Editor: Craig Shoemaker
Acylhomoserine lactone production and degradation by the fish pathogen Tenacibaculum maritimum, a member of the Cytophaga–Flavobacterium–Bacteroides (CFB) group
Article first published online: 28 DEC 2009
© 2010 Federation of European Microbiological Societies. Published by Blackwell Publishing Ltd. All rights reserved
FEMS Microbiology Letters
Volume 304, Issue 2, pages 131–139, March 2010
How to Cite
Romero, M., Avendaño-Herrera, R., Magariños, B., Cámara, M. and Otero, A. (2010), Acylhomoserine lactone production and degradation by the fish pathogen Tenacibaculum maritimum, a member of the Cytophaga–Flavobacterium–Bacteroides (CFB) group. FEMS Microbiology Letters, 304: 131–139. doi: 10.1111/j.1574-6968.2009.01889.x
Present address: Rubén Avendaño-Herrera, Departamento de ciencias biológicas, Facultad de ciencias biológicas, Universidad de Andrés Bello, Santiago, Chile.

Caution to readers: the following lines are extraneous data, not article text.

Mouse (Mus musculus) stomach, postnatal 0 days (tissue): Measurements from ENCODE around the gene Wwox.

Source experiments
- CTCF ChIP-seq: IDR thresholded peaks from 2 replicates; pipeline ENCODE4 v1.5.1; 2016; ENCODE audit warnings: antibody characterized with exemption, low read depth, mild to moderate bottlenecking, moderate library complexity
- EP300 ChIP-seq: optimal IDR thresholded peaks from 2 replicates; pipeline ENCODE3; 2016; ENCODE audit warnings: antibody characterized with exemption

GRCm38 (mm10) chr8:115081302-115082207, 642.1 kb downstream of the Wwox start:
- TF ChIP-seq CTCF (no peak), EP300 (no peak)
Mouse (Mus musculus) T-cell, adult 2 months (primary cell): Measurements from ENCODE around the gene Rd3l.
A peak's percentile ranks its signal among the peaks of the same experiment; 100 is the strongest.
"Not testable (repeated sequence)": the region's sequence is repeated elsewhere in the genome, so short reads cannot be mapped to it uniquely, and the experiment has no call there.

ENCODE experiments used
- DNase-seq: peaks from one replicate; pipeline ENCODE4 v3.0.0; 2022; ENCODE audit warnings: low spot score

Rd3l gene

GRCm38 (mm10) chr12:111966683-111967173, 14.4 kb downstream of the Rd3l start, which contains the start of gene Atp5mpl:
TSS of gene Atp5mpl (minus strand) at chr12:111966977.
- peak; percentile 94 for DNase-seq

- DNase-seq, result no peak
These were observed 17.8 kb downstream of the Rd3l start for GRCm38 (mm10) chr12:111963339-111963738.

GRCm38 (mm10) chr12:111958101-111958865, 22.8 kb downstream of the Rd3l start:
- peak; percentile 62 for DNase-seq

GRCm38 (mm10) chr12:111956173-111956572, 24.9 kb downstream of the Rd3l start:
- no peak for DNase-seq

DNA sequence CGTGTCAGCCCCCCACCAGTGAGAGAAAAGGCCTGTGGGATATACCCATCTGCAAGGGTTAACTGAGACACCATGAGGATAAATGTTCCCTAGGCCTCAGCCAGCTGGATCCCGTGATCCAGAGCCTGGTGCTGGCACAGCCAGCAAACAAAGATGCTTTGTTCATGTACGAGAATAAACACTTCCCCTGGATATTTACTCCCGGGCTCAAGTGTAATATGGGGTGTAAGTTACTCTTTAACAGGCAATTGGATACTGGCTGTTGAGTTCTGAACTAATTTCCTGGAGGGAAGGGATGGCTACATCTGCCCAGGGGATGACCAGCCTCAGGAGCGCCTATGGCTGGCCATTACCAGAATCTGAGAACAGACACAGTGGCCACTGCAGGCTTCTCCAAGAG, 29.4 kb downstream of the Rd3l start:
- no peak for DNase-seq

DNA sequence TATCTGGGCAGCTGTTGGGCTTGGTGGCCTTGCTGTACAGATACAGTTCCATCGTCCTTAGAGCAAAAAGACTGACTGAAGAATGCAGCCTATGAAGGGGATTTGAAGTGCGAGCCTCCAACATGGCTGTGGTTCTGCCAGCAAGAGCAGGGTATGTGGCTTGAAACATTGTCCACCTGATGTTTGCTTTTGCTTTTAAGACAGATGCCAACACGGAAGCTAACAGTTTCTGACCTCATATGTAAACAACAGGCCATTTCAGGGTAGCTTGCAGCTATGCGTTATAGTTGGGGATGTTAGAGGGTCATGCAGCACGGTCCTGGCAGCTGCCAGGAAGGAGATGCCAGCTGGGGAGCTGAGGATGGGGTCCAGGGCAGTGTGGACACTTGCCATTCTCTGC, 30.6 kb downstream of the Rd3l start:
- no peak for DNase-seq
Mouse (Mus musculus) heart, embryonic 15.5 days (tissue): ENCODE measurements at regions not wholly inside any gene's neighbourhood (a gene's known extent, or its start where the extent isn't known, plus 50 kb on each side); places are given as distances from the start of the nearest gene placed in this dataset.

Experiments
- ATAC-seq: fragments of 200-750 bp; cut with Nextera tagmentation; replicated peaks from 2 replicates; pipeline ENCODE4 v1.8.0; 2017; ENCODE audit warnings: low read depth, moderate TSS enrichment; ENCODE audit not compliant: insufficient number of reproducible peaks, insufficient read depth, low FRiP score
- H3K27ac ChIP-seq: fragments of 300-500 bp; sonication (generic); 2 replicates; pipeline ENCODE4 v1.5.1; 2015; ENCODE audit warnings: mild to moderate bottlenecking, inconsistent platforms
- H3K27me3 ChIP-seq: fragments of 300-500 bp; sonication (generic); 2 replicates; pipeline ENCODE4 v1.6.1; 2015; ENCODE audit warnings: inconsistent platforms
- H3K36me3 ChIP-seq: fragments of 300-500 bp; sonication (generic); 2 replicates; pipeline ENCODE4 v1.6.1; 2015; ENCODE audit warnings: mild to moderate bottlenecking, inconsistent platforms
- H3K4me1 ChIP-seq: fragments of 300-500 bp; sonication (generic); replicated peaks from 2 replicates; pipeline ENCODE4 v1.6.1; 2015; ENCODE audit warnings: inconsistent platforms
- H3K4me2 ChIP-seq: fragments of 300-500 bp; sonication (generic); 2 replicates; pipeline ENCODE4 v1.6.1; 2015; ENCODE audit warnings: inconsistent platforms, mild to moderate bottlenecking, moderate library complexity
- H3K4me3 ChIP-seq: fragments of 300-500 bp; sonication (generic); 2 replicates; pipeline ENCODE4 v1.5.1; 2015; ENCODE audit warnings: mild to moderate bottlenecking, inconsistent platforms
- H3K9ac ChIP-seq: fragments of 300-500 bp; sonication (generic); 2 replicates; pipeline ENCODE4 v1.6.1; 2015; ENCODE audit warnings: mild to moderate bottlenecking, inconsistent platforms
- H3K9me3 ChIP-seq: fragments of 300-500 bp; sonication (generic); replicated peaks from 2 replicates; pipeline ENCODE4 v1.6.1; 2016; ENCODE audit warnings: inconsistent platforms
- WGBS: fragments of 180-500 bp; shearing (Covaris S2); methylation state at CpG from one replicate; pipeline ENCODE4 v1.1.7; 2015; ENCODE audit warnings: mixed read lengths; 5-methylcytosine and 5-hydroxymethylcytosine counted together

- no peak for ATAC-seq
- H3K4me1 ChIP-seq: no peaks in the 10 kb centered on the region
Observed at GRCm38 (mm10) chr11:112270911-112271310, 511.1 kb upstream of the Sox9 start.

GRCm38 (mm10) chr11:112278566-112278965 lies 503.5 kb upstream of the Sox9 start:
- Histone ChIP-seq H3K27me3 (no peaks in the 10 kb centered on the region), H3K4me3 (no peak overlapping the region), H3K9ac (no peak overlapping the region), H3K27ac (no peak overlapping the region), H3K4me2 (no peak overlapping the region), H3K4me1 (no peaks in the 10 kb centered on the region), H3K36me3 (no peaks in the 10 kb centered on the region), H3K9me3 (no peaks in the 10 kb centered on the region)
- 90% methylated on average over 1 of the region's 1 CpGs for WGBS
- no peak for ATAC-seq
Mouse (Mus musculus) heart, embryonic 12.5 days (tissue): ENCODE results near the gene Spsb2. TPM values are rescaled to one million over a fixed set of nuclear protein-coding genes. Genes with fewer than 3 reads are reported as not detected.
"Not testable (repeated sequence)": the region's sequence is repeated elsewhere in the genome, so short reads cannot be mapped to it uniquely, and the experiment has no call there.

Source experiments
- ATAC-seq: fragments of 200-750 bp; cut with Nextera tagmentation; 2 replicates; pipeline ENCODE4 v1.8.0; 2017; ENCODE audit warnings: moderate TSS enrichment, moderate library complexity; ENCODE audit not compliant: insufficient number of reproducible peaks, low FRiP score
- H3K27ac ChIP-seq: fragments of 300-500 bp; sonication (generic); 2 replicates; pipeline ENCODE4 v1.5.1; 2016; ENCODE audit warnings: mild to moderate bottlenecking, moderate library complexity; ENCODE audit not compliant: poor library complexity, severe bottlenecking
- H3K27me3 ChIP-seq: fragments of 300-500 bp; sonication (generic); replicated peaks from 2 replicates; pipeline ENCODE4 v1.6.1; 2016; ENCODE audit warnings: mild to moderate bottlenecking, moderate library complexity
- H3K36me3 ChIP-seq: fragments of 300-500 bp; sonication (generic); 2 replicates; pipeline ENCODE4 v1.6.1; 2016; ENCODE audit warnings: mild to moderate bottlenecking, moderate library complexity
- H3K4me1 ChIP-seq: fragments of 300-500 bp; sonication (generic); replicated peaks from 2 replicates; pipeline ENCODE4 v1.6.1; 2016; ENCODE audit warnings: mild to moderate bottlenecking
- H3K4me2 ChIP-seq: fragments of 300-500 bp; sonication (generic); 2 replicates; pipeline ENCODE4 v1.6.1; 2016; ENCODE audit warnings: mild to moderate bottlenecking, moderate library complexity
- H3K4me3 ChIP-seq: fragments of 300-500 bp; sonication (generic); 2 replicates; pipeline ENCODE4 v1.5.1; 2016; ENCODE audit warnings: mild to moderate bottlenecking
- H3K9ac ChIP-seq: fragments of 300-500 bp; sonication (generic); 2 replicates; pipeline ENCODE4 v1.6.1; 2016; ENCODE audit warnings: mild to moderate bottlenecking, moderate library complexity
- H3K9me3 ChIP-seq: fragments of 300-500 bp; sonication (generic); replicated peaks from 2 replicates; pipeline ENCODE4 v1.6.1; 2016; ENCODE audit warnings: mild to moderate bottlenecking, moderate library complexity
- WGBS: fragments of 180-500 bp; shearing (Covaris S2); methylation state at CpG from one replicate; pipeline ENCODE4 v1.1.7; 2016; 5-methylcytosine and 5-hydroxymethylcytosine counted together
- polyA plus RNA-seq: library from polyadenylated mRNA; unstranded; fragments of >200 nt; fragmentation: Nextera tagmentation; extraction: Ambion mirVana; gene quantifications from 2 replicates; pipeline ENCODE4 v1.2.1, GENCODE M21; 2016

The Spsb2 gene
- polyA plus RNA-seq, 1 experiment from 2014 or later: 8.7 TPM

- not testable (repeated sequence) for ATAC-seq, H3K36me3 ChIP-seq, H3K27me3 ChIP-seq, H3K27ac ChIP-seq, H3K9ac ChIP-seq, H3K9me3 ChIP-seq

- Issue published online: 12 FEB 2010
- Article first published online: 28 DEC 2009
- Received 29 September 2009; revised 9 December 2009; accepted 15 December 2009.Final version published online February 2010.
- quorum sensing;
- quorum quenching;
- acylhomoserine lactone;
Tenacibaculum maritimum (formerly Flexibacter maritimus) is a filamentous, biofilm-forming member of the Cytophaga–Flavobacterium–Bacteroides group (or Bacteroidetes), which causes the widely distributed marine fish disease tenacibaculosis. A search for N-acylhomoserine lactones (AHLs) quorum-sensing (QS) signals in the culture media of nine representative strains of this species using different biosensor strains revealed the presence of short-type AHL activity in all of them. N-butyryl-l-homoserine lactone (C4-HSL) was identified in T. maritimum NCIMB2154T by LC-MS. A degradation activity for long-acyl AHLs (C10-HSL) was subsequently demonstrated in T. maritimum NCIMB2154T. The acidification of the culture medium after degradation did not allow the recovery of C10-HSL, which indicates a possible acylase-type degradation activity. Even though the physiological processes under the control of AHL-mediated QS in T. maritimum need to be further characterized, this discovery extends the paradigm of AHL-mediated QS signalling beyond the Proteobacteria and reinforces its ecological significance.